I mean I asked the guy over the phone if the car will ceritfy, and he said the engine runs strong, real good, nothing mechanically wrong, just needs body work : s If I did by this car, and the mtor blew on me by 300,000km would it still be worthwhile t look for a new engine if breaks steering and everythingelse that would pass a safety are ok onthe car? And just replace the motor?

Im looking at this car, and a 2001 honda prelude which is at a dealership down the road with 180,000km on it but this car is listed at 2,500$ Kinda out of my price range but I still could go put 500$ down and get it financed for really cheap. But this mustan has me dreaming, is I too good to be true? : S



May, 3, 2011 AT 8:53 PM

Do you always believe everything a salesman tells you, especially one you will never see again after the sale? I say run as fast as you can away from this guy. If you could have sold it, it would already be gone.



May, 3, 2011 AT 9:11 PM

I dont believe any of it which is why I came here nd donated money to get advice : ) I appreciate all the help from you guys, I do wanna go take a look atit at least. Couldnt hurt. I wishmy questions would get answered though lol. Likeis it orth the gamble if the engine dies, and I go find a engine at a yard? And all of the above, orjust forget about it and keep shopping. : ) Ireally dont know, the car isfully stock, no sunroof no leather seats, alloy stock wheels, couple paint marks on the bumper, ad has 290,000km lol this is why I think it is really cheap, but then again in the back of my mind its prolly a huge ticking time bomb waiting to burn a whole in my pocket! I have seen a couple other mustangs selling online prolly 2001 and 2002s for about 2,500$ to 4,000$ wth about 100,000 less km on them and coming with 3 sets of tires and rims and stuff. Which makes me believe no ones just wants astock gold 2000 mustang with 290,000km on it, it could be a diamonds in the ruff, and could go anoher 100,000 km no? I dunno guys lol, I know nothingabout cars, just know I got my last chrysler 300 was marked for 14000$ 2 years ago, and I ended up talking the guy down to 5,000$ straight up. But again this one is listed low already : s

I am only 21, am a professional gambler, so money isn; t always fat! But is always there just not as much all the time as hoped. I just dont want to set myself back buying a bomb. Thankyou fo all and any frther advice or tips that I may get.

Please click on the autotrader link for the car for a closer look! : )

Thanks again guys! This site is really cool and I will be donating and coming back here in the future. Awesome system great idea!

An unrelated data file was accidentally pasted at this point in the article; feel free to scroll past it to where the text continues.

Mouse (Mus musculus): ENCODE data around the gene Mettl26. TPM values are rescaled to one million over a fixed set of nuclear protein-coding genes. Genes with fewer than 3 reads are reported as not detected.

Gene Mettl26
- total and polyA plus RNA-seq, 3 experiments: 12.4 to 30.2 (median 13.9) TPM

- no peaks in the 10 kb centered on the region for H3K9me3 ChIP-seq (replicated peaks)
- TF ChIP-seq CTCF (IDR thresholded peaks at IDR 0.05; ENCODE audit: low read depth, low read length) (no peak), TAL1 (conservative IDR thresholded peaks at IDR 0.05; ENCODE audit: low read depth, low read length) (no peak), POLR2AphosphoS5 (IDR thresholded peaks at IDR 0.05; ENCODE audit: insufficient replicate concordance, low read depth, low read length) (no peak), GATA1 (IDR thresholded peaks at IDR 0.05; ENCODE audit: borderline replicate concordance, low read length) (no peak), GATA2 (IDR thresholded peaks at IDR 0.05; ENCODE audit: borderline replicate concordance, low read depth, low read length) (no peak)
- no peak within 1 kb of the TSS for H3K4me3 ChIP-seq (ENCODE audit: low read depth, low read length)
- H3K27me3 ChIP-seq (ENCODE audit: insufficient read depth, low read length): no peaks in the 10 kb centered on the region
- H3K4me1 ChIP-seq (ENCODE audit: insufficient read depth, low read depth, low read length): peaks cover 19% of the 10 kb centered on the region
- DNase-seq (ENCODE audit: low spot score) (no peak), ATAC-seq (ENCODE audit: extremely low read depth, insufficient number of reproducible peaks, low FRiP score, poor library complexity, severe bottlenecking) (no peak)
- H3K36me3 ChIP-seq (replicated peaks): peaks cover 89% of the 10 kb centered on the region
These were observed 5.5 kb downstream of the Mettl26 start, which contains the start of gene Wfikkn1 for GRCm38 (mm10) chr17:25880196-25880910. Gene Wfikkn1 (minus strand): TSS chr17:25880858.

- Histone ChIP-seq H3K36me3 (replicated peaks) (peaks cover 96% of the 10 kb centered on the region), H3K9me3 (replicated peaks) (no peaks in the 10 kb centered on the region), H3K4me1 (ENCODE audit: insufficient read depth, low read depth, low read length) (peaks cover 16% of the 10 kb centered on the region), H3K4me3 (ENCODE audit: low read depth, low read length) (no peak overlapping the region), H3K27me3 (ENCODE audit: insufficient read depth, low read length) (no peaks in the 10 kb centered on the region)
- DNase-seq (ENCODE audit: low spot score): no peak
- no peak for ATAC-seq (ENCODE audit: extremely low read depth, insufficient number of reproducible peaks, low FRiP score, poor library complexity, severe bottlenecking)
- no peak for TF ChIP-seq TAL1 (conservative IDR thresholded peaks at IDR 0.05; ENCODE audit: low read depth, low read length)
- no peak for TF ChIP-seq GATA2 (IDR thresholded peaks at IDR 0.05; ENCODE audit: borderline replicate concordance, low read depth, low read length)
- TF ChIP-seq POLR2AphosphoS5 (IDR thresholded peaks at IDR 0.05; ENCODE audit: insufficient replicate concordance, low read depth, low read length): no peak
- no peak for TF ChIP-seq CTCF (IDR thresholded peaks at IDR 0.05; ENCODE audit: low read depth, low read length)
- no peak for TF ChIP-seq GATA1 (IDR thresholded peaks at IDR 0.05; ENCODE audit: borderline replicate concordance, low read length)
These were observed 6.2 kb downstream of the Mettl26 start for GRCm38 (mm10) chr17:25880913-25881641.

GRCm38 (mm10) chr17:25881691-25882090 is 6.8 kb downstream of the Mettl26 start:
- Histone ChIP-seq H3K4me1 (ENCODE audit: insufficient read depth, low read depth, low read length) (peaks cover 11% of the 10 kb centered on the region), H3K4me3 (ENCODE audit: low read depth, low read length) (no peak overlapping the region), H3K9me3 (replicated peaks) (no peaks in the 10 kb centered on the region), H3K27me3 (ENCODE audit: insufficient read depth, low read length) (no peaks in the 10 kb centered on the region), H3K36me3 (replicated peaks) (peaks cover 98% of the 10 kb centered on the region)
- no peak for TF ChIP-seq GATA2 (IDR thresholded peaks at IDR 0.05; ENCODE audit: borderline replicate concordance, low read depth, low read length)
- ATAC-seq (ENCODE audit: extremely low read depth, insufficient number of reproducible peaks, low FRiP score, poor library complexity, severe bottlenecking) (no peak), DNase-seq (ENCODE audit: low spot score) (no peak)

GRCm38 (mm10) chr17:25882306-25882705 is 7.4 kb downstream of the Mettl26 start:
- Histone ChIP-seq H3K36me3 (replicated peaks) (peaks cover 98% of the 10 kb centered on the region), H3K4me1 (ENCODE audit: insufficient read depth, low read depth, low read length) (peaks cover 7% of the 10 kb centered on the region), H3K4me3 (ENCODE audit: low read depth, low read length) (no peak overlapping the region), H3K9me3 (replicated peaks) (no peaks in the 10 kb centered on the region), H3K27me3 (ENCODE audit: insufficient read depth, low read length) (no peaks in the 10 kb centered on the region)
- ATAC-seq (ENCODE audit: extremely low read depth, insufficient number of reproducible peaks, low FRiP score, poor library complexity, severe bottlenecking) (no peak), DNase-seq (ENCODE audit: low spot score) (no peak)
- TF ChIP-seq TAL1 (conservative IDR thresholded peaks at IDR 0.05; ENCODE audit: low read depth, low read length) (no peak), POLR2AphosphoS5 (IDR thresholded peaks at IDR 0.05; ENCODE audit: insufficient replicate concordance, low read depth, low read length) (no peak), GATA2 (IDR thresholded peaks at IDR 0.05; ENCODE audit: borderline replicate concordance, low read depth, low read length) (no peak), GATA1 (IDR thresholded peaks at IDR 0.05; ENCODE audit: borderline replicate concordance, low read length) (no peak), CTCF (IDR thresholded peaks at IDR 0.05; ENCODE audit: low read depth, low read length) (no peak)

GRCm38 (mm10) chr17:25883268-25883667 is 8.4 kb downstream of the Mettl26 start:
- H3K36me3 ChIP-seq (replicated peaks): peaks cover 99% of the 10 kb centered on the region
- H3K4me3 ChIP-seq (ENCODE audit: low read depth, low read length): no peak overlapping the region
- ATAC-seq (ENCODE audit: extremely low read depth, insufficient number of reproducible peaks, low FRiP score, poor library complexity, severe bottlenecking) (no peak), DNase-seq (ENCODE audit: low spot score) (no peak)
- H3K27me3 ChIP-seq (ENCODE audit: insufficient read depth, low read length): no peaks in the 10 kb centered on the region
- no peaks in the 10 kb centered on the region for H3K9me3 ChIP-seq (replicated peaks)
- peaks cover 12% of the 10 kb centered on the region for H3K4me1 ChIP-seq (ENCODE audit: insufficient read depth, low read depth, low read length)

May, 3, 2011 AT 9:56 PM

I think so too. Something doesn't feel right and I am the expert at having buyer's remorse. Besides that issue, remember I don't like Fords and I don't like new cars, but my opinions do not count in your decision. High mileage, ... Or "kilometerage", or whatever it's called in Canada, is not necessarily a problem if it was driven long distances on the highway regularly. Where I am, cars fall apart from road salt and rust long before engines give out. The fact that I'm still driving an '88 Grand Caravan means I don't care what my vehicles look like or where the wind comes sailing through, as long as I know it will get me back home.

From what I read here, I suspect you could look forward to fewer engine and transmission problems with this car compared to a lot of other models but you are still going to be putting money into it on a regular basis. I would feel better if you would keep saving until you find something you like closer to home. Many dealers will give you a 50/50 30-day warranty if they have faith in what they're selling you but you don't want to drive an hour to find out they can't get to the car for three days.

As for financing, keep in mind the monthly payments are just a tiny fraction of the cost of owning a car. Don't forget insurance, maintenance, license, repairs, etc. Too many young people spend every last cent on the car, then work to earn the money to make the payments. There's no money left to take Betty Lou to the movies and she don't like people with no money.

Now let me get into "teachur mode". A car loan is a nice way to start building a good credit rating but what you should watch for is the interest rate, not the amount of the monthly payments. Too many young people jump at the financing the dealer comes up with because they can afford that amount. Often the interest rate can be double what you would find yourself at a bank or credit union. Sometimes part of that interest goes right back to the dealer or salesman as a commission. No need for you to be paying that when it's easy to apply for a loan yourself. If a banker turns you down, (and they'll tell you why), but the salesman can get you financed, you have to wonder what extra cost you're paying.

It's also becoming more common now to find longer-term loans. That reduces the amount of the monthly payments, which looks great on paper, but it increases the number of those payments you're going to have to make. When they shove the paperwork under your nose, multiply the number of payments by the amount of each payment, then add in your down payment to get the total cost of the car. Don't be surprised if that $1000.00 car is going to cost you $1600.00, and you haven't put gas in it yet or paid for insurance.